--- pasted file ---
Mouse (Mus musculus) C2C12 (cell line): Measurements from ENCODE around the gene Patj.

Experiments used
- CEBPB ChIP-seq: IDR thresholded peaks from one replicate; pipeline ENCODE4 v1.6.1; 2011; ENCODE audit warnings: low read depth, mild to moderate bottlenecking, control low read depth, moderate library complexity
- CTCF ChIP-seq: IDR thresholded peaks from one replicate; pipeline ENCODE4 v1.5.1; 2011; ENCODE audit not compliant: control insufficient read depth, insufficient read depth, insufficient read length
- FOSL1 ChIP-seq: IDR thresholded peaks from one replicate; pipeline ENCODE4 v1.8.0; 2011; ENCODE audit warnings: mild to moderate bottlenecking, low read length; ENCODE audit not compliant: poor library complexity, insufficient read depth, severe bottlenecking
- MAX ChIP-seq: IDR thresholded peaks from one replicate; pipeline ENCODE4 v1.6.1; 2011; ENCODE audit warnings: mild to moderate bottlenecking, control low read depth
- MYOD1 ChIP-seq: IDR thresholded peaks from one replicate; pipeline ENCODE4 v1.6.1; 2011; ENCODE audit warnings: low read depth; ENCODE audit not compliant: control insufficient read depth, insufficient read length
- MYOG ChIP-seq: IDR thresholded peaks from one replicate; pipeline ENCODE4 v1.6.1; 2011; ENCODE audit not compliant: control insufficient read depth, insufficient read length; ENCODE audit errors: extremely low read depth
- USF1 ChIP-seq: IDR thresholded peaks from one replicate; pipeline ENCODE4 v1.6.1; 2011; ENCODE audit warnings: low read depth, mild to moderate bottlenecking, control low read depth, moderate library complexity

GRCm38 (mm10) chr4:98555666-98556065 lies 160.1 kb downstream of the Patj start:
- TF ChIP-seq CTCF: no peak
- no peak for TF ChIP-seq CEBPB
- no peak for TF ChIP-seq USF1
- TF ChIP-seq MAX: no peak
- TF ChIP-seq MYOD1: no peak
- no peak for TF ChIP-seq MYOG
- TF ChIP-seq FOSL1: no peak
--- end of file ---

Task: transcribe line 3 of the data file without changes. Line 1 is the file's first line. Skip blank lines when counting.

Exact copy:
- CEBPB ChIP-seq: IDR thresholded peaks from one replicate; pipeline ENCODE4 v1.6.1; 2011; ENCODE audit warnings: low read depth, mild to moderate bottlenecking, control low read depth, moderate library complexity